Another serious response.

            Back in the day I used to work for a shop that used quite a lot of bronze and brass in our work. It is very possible to leave a "polished spot" where the measurement was taken. If the surface was polished to size with 400 to 600 grit you can leave a small burnished spot or on rare occasions if you slide the mic off the surface a small shave of material can happen. I have one mic, a 0-1 that as Paul suggested, has had the edges of the anvil slightly dehorned to prevent it digging if slid over soft surfaces.

            Certainly any burnished mark left by properly measuring, using a skilled feel for tension, would be easily removed with a gentle pass of the abrasive paper. The sheen of the burnished mark will be removed without any significant removal of material.

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            • #36
              Originally posted by rohart
              ...the micrometer is spining round and smashing into the toolpost every revolution.
              Not good. It may affect its accuracy.

              First of all, relocate the mic so it's not in front of the toolpost. Then use a second mike at 180 degree to serve as a counterweight and balance the shaft. Otherwise, the readings may be slightly off.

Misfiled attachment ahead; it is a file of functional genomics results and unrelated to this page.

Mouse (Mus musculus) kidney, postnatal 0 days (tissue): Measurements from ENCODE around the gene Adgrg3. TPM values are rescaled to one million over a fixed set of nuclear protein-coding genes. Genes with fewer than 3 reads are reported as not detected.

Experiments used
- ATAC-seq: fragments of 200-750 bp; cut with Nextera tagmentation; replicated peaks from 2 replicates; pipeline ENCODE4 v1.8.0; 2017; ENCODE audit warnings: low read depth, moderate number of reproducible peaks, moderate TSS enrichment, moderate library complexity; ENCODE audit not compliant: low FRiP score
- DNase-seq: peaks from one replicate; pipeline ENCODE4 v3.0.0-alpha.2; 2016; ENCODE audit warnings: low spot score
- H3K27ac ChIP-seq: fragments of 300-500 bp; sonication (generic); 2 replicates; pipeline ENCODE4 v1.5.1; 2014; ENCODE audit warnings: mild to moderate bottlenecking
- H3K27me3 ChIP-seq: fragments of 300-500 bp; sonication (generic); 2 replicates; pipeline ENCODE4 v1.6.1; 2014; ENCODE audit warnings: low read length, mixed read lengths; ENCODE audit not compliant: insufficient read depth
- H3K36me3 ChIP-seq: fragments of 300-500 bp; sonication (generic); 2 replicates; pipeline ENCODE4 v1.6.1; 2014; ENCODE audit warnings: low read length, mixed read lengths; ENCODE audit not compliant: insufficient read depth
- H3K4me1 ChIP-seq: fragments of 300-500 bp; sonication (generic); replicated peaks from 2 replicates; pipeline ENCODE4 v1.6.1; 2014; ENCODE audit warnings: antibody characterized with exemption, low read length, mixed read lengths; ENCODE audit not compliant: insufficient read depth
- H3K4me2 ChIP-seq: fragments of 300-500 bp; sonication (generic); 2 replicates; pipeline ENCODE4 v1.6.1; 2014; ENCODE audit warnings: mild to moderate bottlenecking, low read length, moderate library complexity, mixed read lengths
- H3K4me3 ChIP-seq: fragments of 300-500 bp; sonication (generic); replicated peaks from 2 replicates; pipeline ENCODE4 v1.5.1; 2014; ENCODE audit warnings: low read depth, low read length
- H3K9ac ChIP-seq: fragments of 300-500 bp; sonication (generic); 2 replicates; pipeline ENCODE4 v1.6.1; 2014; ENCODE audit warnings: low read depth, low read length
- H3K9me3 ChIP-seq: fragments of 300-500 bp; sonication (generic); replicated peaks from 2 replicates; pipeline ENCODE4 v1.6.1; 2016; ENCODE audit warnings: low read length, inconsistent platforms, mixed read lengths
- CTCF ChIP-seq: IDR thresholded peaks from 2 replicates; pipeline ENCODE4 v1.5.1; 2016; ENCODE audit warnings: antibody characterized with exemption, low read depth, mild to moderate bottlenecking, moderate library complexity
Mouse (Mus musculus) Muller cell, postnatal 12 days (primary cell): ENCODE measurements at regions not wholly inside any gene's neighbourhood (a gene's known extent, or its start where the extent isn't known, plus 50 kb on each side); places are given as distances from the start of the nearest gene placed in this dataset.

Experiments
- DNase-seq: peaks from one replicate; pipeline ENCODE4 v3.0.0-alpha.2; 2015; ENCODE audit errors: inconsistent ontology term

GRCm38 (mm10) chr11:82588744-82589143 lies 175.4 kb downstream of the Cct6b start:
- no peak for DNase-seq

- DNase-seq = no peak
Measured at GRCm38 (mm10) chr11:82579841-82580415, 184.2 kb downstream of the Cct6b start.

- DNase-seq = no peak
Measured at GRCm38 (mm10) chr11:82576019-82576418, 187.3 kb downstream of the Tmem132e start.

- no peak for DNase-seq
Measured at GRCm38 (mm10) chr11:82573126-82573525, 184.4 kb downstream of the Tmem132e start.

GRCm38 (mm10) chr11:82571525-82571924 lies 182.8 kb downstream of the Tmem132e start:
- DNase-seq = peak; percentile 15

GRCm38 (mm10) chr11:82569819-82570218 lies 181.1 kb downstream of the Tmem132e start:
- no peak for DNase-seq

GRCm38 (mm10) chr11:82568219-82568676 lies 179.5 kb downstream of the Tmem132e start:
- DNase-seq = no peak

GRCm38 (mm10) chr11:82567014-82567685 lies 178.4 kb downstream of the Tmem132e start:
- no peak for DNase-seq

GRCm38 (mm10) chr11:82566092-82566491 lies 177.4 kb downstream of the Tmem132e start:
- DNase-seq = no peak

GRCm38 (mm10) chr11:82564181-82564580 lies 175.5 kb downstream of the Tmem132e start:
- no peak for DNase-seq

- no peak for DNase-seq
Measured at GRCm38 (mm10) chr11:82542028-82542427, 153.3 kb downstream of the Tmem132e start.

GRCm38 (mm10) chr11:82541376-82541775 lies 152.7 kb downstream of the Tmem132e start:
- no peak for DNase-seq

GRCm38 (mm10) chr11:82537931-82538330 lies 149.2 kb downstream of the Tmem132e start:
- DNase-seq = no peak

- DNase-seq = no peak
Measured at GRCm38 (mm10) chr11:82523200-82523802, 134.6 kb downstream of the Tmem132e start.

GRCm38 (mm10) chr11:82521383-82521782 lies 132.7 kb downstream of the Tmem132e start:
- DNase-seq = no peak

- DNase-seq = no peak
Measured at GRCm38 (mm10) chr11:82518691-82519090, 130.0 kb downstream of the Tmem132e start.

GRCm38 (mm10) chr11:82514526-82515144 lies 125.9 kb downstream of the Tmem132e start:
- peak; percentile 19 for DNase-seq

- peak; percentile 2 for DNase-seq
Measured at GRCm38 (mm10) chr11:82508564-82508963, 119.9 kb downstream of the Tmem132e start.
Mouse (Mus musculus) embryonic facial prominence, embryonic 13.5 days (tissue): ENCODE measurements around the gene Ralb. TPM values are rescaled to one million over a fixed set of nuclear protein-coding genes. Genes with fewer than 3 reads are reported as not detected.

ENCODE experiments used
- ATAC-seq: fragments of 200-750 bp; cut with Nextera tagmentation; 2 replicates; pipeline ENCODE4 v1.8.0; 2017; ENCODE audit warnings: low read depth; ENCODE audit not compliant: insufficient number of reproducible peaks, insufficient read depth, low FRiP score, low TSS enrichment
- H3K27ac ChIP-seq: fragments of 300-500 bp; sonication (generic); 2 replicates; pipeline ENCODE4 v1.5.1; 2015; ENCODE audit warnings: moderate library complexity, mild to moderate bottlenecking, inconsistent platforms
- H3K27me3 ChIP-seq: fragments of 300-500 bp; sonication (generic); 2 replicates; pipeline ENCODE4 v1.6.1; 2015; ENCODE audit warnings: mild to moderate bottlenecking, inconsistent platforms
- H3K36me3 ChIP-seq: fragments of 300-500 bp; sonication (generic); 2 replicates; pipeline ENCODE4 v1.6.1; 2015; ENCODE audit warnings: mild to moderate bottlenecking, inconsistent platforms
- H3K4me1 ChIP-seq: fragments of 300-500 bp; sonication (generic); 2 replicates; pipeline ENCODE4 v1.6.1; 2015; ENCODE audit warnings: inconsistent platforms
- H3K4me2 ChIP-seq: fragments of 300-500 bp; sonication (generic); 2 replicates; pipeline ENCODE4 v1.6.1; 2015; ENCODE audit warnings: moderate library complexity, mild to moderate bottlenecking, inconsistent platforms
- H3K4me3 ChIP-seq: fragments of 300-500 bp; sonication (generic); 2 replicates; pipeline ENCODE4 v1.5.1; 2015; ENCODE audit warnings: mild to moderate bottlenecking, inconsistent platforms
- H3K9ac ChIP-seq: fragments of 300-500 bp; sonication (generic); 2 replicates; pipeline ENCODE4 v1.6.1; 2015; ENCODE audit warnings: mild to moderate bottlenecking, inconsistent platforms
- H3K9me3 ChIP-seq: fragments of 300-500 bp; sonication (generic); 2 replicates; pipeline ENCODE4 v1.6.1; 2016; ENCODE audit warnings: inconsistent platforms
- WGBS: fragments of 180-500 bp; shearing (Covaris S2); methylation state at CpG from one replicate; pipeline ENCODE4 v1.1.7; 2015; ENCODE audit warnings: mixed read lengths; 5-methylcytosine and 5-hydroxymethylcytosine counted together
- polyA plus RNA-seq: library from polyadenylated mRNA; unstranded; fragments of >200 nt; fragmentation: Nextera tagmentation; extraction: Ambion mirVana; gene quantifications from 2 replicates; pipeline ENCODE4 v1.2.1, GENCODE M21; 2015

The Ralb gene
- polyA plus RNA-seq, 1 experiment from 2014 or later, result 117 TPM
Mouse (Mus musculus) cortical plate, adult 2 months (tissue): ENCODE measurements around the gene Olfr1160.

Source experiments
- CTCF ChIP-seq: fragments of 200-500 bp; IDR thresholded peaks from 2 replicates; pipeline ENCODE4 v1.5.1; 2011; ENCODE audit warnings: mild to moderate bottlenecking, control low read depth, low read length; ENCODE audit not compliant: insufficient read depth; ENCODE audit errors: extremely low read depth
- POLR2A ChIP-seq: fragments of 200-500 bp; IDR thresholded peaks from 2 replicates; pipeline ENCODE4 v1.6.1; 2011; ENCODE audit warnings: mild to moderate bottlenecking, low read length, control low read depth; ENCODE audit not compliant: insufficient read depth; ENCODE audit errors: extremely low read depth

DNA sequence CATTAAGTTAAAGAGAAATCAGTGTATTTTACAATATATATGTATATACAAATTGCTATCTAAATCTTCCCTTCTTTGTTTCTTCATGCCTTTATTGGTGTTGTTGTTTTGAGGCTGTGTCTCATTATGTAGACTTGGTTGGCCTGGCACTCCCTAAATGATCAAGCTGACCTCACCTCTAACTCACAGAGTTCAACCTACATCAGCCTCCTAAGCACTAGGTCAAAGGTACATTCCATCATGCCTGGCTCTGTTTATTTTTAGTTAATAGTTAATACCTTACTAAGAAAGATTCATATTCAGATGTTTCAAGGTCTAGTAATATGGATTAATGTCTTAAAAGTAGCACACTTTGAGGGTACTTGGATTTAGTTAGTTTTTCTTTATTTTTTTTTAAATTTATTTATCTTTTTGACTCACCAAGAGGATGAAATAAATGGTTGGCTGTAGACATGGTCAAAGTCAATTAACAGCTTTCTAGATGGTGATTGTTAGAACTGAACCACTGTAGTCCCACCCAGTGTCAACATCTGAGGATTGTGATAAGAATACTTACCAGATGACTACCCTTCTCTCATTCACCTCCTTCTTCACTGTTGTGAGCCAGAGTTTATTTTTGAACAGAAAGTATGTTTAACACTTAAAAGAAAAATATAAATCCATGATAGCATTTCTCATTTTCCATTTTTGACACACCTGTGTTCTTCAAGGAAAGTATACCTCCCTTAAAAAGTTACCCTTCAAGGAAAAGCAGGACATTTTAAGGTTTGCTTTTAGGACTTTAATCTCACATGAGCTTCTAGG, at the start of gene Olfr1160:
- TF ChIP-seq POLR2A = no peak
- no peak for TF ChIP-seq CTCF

And make sure that the mics are attached ahead of the tool bit, so you cut toward them. The metal there is not hot, so you won't worry about thermal expansion skewing your readings. Besides, you won't need to re-attach your mics after each cut. Just keep cutting and reading the mics (with two mics you will be able to register readings twice per revolution).
              Last edited by MichaelP; 12-21-2011, 11:53 AM.
              Mike
              WI/IL border, USA

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              • #37
                Two Mic's is a great idea. But for best accuracy they should be from two different manufacturers to average out manufacturing tolerance. Best results will be if you use a Starrett and a Mitutoyo. We don't want to use any cheep import stuff here and mess up your precision work.
                Oh no Captain O!! That can't be true